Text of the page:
Role of Information in Environmental Governance
The global environment is changing and policy scholars point to the need for more innovative and information-driven solutions. Sophistications in environmental measurement and modeling may offer opportunities for making environmental policies more transparent and cost-effective, but institutions that oversee policy processes may be slow to change and sometimes resist change. In this dissertation I look at the role of policy networks in conceptualizing the changing nature of environmental governance in the digital age. I study how policy actors develop arguments, mobilize resources, and work around new policy models to resist or control change dynamics. Seen through the perspective of policy networks, the success of new policy ideas depends on how and to what extent incumbent actors are able to interpret, adapt, and absorb changes in their own terms. I focus on innovative policy models such as outcome-based approaches to reform agri-environmental policies in the US. My dissertation centers on an environmental quantification algorithm mobilized to rationalize conservation subsidies in a $10 billion federal US agricultural program. By foregrounding performances of bureaucrats building and using the information infrastructures, I contrast the dynamic potential of data-driven technologies with the rigidity of bureaucracies. I conduct a mixed-methods analysis: historical study of how the algorithm was designed, an ethnography of how the algorithm is used by street-level bureaucrats, and an econometric analysis of public spending on over 55,000 contracts. Drawing attention to the performances of data-driven conservation at different levels of the government opens a critical and timely debate on how information triggers policy innovations. I show that information both disciplines bureaucratic discretion and yet the very legitimacy of the numbers depends on the trust in the bureaucracy’s established culture and routines. The paradoxical dynamic ensures that without a change in the larger political-administrative structures that shape confidence in the calculations, data-driven policies may perform calculation but produce little policy change.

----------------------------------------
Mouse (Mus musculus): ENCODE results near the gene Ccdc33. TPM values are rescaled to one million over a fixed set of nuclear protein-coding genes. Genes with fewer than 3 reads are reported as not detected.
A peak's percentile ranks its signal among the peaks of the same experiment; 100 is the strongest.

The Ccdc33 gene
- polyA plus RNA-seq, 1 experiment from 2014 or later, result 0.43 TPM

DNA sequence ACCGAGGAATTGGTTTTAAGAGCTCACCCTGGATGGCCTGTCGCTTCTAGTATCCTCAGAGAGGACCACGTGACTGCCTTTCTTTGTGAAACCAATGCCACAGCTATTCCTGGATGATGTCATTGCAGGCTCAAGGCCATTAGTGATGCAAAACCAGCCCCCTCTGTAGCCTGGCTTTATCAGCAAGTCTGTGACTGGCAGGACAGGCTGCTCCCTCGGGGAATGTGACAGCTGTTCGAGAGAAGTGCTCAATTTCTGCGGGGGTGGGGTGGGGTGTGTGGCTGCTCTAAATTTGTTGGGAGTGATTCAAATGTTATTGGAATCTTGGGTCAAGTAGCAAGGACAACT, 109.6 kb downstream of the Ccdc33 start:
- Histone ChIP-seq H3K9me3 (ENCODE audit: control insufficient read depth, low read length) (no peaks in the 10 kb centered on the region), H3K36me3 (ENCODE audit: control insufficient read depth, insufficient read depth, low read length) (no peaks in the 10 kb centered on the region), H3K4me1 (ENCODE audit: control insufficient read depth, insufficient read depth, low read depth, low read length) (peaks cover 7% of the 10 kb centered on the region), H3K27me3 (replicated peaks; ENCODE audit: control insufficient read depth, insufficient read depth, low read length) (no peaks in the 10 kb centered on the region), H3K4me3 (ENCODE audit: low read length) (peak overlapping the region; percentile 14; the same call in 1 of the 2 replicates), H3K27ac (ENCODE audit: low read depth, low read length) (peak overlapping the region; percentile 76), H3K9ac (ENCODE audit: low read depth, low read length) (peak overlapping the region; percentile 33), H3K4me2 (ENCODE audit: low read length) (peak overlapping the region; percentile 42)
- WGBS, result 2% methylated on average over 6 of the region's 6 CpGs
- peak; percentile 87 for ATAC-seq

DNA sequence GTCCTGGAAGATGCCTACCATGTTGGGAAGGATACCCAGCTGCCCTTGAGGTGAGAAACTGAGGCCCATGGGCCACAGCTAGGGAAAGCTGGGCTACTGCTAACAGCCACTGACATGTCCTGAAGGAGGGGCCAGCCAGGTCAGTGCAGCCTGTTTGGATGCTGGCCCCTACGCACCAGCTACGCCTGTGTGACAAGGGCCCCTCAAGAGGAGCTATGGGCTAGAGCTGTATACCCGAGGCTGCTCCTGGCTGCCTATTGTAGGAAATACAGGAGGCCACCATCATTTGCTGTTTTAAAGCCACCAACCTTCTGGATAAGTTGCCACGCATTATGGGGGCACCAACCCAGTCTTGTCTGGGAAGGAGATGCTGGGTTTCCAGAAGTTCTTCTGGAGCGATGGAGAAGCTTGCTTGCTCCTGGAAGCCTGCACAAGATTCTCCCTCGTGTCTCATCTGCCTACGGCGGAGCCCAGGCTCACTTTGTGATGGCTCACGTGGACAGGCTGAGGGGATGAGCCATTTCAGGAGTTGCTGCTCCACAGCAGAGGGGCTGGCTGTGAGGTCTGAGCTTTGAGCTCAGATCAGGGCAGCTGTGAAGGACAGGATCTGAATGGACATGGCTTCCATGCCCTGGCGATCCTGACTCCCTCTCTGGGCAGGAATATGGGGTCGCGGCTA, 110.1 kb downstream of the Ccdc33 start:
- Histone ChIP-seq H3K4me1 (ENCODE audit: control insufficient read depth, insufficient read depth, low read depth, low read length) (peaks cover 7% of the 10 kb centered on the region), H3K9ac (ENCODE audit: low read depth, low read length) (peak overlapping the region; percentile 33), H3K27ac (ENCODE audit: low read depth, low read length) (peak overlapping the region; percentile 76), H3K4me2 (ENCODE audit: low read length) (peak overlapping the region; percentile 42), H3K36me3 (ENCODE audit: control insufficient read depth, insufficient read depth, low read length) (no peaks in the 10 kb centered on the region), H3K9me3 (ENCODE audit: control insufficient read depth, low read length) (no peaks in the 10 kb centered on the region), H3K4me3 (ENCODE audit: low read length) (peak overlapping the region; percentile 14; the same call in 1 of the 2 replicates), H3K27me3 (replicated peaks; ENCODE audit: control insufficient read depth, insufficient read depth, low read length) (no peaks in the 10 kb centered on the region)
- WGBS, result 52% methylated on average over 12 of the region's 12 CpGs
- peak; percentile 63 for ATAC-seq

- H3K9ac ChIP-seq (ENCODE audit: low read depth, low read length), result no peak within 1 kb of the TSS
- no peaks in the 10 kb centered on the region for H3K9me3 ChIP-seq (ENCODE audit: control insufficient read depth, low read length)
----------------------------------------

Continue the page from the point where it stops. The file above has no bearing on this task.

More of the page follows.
Algorithms; Public policy; Sociology; Geography; environmental policy; Institutions; Agriculture; Data-driven technologies; Economic rationalism
Wolf, Steven A.
Walter, Michael Todd; Pinch, Trevor J.; Wolford, Wendy W.
Ph. D., Natural Resources
Doctor of Philosophy
Attribution-NonCommercial-NoDerivatives 4.0 International
dissertation or thesis
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